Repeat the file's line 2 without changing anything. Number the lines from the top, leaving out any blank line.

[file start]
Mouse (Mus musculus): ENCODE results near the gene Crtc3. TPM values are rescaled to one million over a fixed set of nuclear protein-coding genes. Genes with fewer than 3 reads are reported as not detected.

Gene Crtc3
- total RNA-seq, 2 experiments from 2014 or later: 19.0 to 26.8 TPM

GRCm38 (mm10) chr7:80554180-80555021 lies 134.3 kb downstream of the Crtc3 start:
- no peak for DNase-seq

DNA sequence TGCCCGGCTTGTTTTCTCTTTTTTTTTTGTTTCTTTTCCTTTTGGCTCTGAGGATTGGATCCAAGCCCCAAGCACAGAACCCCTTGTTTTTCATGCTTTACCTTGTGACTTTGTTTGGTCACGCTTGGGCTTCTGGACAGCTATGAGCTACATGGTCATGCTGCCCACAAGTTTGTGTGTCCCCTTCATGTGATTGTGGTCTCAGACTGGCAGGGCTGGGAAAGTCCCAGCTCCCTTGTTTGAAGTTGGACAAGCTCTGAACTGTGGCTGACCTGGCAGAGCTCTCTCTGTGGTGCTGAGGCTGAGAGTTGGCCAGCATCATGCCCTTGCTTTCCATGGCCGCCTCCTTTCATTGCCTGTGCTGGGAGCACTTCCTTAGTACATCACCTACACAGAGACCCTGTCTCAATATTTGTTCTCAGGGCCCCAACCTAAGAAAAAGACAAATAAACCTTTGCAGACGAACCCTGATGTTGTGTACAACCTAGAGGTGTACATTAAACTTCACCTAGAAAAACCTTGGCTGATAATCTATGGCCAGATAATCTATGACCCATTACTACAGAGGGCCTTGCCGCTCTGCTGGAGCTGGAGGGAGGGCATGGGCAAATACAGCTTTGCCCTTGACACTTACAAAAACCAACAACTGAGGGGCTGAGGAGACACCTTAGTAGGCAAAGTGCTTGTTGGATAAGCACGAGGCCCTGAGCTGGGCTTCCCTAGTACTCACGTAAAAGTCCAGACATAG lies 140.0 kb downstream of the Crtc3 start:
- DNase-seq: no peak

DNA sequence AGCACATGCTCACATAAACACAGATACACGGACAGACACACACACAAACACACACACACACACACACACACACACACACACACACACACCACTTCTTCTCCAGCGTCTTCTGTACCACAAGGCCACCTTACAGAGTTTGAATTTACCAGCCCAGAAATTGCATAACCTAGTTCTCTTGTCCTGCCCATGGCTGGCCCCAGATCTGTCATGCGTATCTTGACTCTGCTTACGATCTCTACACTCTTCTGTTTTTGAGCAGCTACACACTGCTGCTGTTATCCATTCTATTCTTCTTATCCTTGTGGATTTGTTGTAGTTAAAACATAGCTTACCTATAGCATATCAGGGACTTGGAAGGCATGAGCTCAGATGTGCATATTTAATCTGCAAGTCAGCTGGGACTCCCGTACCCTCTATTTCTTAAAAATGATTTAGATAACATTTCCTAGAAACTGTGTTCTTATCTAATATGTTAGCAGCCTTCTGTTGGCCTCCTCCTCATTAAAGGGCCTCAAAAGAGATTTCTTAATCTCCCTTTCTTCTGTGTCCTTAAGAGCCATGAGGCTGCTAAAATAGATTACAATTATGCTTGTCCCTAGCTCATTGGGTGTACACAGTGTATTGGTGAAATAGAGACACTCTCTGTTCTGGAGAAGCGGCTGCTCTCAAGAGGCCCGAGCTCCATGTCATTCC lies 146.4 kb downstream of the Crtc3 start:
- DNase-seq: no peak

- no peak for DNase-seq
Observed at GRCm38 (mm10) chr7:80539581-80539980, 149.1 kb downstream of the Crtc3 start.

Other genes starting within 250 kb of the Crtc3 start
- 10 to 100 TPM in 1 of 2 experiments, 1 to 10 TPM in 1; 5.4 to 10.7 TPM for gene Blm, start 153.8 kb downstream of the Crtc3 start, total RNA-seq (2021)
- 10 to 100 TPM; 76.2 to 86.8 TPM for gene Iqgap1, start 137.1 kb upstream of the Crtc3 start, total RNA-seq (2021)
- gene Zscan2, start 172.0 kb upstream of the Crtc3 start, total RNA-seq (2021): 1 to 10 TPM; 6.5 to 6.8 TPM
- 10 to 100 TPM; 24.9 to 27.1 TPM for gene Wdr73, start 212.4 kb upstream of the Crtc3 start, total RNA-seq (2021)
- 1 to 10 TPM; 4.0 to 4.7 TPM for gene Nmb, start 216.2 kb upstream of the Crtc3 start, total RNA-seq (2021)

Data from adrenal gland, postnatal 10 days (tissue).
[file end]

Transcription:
Gene Crtc3